Tell that to an American called Jose Padilla, who was arrested at O'Hare Airport in Chicago in May 2002 and who has been incarcerated ever since - without ever appearing in court, being charged with anything, or even being given a lawyer. The reason? Rumsfeld decreed him to be an "enemy combatant", and his rights as a US citizen have therefore been suspended indefinitely. Even Paul Wolfowitz, a month after Padilla's arrest, said administration claims that he was planning to nuke an unnamed American city amounted to "some fairly loose talk" - but unless Padilla is allowed his day in court we will never know.
So far, this case has caused little outrage even among Bush opponents, but the cynicism about faulty intelligence that has been so widespread in Britain is entering the American mainstream - and with it doubts about whether justice is being administered properly. This is resulting in a flurry of legal and political activity, all of it bad news for the Bush administration.
First, John McCain made a passionate plea to his fellow senators last month to outlaw torture and prisoner abuse of any kind. He was a forceful advocate, having been tortured himself as a prisoner of war in the "Hanoi Hilton" after his US warplane was shot down in Vietnam. "It's not about [terrorists], it's about us," he said. "The battle we're in is about the things we stand for and believe in and practise - and that is an observance of human rights, no matter how terrible our adversaries may be." Cheney lobbied senators against McCain's measure, but the Senate passed it, by 90-9.
When Bush flew to Argentina this month, however, Cheney went to work again. This time he sought to persuade senators that the CIA, at least, should be allowed to torture prisoners. Because of McCain's measure, he told them, interrogators would have their hands tied and be unable to obtain information vital to save American lives. Senator Lindsey Graham, a Republican former air force lawyer who had co-sponsored McCain's bill, promptly caved in and slipped an amendment into a $445bn military spending bill that removed the right of US courts to decide whether the government could hold foreign prisoners at camps such as Guantanamo. It passed by 49-42, though at the time of writing it seemed the terms would be watered down under a bipartisan compromise.
What is clear is that Cheney and the right have landed the administration in what could become a series of major constitutional crises. By that Senate vote, for example, politicians seemed to be doing something supposedly impossible under the constitution - overturning a Supreme Court ruling. In June 2004, the Supreme Court ruled in Rasul v Bush that the federal courts, and not Bush, had the right to rule on the "potentially indefinite detention of individuals who claim to be wholly innocent of wrongdoing". The recently retired judge Sandra Day O'Connor said that "a state of war is not a blank cheque for the president"; her hardline colleague Antonin Scalia, who like O'Connor was also appointed by Ronald Reagan, said: "If civil rights are to be curtailed during wartime, it must be done openly and democratically."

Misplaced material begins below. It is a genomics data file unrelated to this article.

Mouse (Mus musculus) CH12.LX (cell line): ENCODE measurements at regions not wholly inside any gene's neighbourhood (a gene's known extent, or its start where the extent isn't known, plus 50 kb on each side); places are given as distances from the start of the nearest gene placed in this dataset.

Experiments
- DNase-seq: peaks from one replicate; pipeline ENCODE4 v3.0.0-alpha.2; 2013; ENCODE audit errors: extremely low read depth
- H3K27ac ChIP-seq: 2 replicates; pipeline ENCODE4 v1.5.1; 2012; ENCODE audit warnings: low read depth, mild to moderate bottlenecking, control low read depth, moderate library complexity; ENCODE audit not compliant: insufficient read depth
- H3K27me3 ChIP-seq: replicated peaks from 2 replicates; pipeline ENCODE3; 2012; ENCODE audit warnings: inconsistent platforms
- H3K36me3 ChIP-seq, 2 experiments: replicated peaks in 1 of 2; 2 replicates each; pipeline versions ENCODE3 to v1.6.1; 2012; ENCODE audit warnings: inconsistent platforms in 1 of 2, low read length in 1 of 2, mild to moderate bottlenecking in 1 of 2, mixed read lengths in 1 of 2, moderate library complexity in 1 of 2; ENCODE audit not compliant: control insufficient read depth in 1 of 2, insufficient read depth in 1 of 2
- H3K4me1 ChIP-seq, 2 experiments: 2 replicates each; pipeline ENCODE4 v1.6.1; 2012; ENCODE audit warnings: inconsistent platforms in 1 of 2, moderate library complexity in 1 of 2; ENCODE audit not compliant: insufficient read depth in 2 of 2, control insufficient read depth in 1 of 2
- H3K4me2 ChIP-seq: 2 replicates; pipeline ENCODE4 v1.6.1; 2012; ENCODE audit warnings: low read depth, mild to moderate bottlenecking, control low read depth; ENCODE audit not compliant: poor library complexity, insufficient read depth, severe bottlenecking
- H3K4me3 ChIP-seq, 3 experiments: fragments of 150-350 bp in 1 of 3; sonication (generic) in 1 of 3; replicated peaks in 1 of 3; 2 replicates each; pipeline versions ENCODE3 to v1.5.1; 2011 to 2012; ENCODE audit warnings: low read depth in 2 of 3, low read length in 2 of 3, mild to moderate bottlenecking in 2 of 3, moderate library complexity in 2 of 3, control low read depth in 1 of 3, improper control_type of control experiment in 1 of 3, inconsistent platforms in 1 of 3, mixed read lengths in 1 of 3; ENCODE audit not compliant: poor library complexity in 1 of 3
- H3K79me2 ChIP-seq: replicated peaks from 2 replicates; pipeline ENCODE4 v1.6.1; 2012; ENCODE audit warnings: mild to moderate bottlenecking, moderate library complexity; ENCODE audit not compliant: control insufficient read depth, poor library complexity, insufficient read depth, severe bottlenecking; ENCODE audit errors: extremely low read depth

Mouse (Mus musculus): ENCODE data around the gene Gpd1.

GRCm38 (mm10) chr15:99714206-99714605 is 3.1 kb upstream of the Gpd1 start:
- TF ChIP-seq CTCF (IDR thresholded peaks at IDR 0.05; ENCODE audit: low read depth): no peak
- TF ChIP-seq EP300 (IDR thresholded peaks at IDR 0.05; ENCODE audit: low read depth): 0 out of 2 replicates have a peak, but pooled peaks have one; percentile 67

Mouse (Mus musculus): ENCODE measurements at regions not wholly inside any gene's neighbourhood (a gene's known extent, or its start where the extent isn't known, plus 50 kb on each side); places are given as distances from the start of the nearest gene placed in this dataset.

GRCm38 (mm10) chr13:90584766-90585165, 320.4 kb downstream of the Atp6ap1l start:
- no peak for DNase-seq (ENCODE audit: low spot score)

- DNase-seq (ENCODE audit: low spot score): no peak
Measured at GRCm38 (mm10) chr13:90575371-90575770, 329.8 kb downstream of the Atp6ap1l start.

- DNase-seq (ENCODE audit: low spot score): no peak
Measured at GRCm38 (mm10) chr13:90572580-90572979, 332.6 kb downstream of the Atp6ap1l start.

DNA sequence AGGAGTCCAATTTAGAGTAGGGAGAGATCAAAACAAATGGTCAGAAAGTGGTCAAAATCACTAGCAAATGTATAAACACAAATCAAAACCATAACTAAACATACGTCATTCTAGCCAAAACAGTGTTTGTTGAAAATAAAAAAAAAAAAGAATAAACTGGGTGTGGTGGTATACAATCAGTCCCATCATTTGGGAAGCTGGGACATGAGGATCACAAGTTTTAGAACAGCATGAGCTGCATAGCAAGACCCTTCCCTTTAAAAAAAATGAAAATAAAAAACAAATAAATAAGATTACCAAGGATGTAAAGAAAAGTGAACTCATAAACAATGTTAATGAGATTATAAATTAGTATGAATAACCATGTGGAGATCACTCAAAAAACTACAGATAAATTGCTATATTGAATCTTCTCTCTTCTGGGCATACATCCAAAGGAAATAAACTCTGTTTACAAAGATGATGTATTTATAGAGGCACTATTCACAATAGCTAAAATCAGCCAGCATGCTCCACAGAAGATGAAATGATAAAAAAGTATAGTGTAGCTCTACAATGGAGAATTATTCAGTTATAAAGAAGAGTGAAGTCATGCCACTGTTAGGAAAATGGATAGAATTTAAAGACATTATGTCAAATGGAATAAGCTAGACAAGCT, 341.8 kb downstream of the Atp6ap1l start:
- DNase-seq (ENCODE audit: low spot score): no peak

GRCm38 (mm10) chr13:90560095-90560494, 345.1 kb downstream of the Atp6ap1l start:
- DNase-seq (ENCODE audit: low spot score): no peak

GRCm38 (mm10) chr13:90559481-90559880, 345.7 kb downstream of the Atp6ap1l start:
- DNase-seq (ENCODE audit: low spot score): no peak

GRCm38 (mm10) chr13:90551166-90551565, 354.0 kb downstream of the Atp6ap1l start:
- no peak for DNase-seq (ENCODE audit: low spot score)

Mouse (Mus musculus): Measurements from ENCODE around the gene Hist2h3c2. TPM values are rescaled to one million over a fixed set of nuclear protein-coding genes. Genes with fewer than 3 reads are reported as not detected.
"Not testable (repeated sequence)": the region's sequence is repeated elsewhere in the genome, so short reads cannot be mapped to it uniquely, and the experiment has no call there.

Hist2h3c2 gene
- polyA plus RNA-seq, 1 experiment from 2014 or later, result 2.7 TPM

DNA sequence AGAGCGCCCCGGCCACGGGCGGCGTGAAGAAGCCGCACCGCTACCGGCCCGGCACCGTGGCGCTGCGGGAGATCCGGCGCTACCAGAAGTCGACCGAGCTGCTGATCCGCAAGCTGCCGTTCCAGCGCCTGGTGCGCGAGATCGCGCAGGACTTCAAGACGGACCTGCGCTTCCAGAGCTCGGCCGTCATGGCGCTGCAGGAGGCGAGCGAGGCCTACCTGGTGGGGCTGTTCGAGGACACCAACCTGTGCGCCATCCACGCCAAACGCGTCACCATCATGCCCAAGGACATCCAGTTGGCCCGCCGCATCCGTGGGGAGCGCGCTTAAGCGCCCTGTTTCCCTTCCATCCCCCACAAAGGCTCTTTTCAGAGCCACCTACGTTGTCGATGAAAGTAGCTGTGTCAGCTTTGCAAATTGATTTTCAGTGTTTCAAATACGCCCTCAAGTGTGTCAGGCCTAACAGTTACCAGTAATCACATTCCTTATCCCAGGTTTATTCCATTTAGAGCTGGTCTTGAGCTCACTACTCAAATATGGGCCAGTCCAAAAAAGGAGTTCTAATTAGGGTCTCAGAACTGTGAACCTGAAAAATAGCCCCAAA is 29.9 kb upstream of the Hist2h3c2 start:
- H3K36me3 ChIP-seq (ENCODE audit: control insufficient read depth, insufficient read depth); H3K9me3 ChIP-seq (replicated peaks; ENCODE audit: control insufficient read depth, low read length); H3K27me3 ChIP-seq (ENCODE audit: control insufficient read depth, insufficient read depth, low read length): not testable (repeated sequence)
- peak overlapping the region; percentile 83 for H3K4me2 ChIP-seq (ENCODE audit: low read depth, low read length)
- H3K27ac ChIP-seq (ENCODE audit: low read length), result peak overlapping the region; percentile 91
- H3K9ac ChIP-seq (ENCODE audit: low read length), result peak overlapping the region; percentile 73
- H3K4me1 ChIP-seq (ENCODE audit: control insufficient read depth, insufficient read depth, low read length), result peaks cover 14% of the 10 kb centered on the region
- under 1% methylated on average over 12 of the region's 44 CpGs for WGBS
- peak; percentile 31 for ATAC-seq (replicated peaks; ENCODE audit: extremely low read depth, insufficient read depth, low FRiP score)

Cheney and Rumsfeld, at least, seem determined to press on regardless and to flout the law. Last Monday the Pentagon said that its first war crimes trial at Guantanamo - heard by a "military commission" with the right to impose the death penalty - would go ahead this month, despite an announcement by the Supreme Court that it is to rule on whether the president has the power to create such tribunals in the first place. For the moment, all Condoleezza Rice can do is damage limitation.
Support for Bush, meanwhile, is dropping precipitately. Republican congressmen are beginning to say that they don't want his help campaigning in next year's elections because he is a liability; a recent Gallup poll shows that fewer than half of all Americans approve of his so-called war on terror. The walls of his presidency are crumbling around him. But at least Scooter will get a fair trial.